Unlike most farmers markets, this is a permanent fixture that partners with other venues and festivals. You can visit the Chattanooga Market here at the First Tennessee Pavilion on Carter Street regularly, but you can also find affiliated events and many of the vendors set up at multiple sites simultaneously.
Local honey and produce, homemade jams, fresh-baked bread, spices and gourmet mixes are staples.
Handmade bath and body products, pottery, paintings, jewelry, and other goods are on display as well.
Several food trucks and vendors are set up inside but primarily outside the main building on the pavilion. You can catch additional extensions of the Chattanooga Market over near Erlanger Hospital, the Riverfront, during the Street Food Festival or Chattanooga Oktoberfest, or check out their daily schedule here.
The name Chattanooga comes from the Creek Indian word for “rock coming to a point” which refers to Lookout Mountain. Three main attractions on Lookout Mountain are Ruby Falls, the Incline Railway, and Rock City, famously painted across barns and billboards all over the United States.
You can read about our trip to Rock City here.
Moccasin Bend National Archeological District access is primarily restricted to the “Gateway” which is the meadow below that looks over the river, or visitors can take the Blue Blazes Trail or the Brown’s Ferry Federal Road Trail that leads around the site.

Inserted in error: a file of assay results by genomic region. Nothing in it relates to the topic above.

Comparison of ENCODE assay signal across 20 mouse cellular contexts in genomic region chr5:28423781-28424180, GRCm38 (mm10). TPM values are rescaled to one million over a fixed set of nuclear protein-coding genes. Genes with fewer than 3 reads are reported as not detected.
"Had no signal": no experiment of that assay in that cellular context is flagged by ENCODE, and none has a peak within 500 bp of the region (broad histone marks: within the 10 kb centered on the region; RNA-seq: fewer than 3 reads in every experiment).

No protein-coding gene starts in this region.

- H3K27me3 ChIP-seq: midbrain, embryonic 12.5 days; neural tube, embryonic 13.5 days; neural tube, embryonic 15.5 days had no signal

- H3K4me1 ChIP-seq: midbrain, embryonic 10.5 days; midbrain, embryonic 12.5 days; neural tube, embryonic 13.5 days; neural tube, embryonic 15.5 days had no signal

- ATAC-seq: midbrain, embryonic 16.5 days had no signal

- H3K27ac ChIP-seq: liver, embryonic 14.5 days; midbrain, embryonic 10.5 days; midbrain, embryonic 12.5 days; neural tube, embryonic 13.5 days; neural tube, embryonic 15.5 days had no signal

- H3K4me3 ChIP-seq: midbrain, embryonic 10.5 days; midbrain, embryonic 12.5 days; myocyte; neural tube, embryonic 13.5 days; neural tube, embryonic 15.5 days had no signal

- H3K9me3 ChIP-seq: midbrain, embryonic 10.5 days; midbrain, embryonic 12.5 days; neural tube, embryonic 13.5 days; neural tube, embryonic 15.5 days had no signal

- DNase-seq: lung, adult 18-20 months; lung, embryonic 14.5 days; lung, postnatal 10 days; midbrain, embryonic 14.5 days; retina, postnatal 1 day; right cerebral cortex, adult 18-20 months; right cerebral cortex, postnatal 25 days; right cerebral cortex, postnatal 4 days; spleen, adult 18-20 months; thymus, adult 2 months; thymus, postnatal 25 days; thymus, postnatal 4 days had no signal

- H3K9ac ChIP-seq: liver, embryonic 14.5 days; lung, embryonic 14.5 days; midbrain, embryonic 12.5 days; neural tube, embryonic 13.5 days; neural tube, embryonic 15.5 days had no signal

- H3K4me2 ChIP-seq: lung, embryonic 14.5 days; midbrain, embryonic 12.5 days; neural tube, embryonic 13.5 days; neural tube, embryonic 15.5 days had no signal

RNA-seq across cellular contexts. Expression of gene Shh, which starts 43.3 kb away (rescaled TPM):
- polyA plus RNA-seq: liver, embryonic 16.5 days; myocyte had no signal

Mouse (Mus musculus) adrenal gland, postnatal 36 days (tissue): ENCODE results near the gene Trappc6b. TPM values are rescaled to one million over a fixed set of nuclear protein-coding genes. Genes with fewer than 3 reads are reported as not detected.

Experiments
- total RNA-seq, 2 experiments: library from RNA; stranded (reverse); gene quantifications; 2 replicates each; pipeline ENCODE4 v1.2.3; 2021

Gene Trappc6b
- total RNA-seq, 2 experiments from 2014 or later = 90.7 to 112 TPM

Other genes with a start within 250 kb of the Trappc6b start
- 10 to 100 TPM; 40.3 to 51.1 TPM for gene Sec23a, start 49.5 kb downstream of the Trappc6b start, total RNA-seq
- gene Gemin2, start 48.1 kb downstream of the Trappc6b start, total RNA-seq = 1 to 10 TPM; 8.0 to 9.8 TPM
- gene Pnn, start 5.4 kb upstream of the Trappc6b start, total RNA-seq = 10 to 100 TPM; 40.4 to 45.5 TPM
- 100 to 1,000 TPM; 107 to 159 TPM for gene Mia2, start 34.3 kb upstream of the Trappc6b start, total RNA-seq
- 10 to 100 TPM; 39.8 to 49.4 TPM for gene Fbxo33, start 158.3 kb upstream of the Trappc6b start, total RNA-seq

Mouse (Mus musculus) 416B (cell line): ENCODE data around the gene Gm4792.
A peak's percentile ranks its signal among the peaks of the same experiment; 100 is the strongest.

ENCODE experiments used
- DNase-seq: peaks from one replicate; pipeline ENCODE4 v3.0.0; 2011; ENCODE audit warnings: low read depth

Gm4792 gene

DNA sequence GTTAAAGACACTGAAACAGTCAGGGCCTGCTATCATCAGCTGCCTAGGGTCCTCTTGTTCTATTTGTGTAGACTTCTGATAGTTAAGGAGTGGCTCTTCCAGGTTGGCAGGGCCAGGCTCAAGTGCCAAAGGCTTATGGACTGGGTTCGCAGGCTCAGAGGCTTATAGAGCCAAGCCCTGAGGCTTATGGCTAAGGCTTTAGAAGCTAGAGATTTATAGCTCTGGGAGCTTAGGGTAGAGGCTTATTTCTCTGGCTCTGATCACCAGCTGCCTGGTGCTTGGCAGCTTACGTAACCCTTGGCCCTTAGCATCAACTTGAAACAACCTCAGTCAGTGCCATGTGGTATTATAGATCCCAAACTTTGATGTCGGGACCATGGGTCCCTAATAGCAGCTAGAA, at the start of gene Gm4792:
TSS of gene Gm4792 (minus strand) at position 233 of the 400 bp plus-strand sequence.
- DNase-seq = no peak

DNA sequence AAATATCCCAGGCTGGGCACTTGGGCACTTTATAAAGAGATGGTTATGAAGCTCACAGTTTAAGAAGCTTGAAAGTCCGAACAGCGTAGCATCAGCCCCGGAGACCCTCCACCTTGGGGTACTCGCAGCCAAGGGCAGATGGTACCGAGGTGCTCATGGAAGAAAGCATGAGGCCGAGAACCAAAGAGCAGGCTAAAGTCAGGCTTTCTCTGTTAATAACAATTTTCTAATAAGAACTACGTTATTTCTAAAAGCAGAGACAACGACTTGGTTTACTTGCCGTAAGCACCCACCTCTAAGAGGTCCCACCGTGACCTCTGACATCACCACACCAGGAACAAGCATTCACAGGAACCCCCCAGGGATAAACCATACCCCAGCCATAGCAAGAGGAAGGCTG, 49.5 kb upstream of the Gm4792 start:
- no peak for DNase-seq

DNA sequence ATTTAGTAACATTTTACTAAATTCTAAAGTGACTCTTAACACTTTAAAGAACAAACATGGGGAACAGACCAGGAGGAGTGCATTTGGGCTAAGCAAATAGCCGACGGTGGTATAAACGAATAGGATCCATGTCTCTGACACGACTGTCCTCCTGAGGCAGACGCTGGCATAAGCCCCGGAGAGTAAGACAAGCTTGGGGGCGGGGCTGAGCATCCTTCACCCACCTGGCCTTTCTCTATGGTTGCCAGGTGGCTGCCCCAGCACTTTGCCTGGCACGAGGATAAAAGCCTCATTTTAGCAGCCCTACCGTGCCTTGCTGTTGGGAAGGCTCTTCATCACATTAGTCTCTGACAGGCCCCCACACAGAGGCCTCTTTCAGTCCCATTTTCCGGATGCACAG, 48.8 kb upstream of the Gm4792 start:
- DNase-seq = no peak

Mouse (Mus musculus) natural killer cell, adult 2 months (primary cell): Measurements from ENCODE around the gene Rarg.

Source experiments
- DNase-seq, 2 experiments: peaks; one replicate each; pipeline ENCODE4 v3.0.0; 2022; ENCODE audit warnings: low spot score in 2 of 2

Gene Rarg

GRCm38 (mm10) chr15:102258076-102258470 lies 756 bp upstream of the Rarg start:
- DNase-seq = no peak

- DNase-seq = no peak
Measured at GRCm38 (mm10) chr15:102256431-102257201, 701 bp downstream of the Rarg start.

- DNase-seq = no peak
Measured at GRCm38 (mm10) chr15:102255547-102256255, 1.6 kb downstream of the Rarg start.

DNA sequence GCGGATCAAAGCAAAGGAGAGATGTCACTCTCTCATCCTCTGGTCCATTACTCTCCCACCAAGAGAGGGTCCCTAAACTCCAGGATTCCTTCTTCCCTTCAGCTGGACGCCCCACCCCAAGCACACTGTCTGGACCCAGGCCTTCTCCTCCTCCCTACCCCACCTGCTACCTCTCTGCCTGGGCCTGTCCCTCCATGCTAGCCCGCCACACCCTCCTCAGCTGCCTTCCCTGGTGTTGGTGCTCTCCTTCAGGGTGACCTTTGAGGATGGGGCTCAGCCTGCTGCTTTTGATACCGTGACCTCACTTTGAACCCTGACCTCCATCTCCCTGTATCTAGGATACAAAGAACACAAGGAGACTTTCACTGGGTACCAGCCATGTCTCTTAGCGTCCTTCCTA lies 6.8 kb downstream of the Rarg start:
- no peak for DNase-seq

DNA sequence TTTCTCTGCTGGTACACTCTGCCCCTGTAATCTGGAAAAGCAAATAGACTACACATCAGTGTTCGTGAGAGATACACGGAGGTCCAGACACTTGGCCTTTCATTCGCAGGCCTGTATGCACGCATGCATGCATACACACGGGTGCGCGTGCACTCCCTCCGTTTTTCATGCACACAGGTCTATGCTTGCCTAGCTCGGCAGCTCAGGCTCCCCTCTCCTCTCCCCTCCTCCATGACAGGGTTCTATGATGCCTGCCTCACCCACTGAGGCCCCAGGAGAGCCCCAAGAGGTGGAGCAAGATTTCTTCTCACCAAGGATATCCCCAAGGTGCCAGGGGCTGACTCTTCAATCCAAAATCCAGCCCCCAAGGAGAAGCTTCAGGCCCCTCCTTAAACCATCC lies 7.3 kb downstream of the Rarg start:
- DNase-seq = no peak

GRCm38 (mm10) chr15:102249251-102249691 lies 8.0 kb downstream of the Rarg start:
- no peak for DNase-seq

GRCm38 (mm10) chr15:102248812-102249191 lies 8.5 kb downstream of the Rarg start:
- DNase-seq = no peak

One of my favourite places in Chattanooga is the Dwell Hotel, a surprise my best friend planned because she knew I would love the botanical motifs, the astrological-themed offerings, and everything else about it.
The lobby is split into several large seating areas that wrap the front desk and lower level on all sides. You can chill out, order drinks, snacks, or go to the back for full meals.
Each room is uniquely vibrant and lush.
People often reserve parts of the lobby or individual rooms for photoshoots so mind your manners.
Think Mod meets tropical tiki-style bar and restaurant without the wooden masks or tacky cartoon accents. Sunlight fills the room, and everything is made with fresh fruit and flowers. Syrup & Eggs restaurant is currently the restaurant in residence, a change since we visited.
To the left of the entrance is a more low-lit, spooky romantic side. They call it Night Pearl now, but at the time served fancy cocktails like The Void, Retrograde, Luminary, Zodiac, On the Cusp, or Midheaven.
I like that there have been so many changes and look forward to visiting again soon to take them all in.
If you are into Civil War history of the Chattanooga area, check out some of the Stephen Ambrose Historical Tours, the National Park Services’ guided battlefield tours, or book one with Battles for Chattanooga.
There are so many more places to see in Chattanooga on future visits, and so many ways to get around town while you are there.
Consider one of those ridiculous pedal party tours if you plan on touring the breweries, rent a bike, or better yet, hop on the free downtown CARTA trolley.
Nothing beats some fancy footwork around town, though.
In the area for a while? Follow me to Chattanooga’s cool Southside District.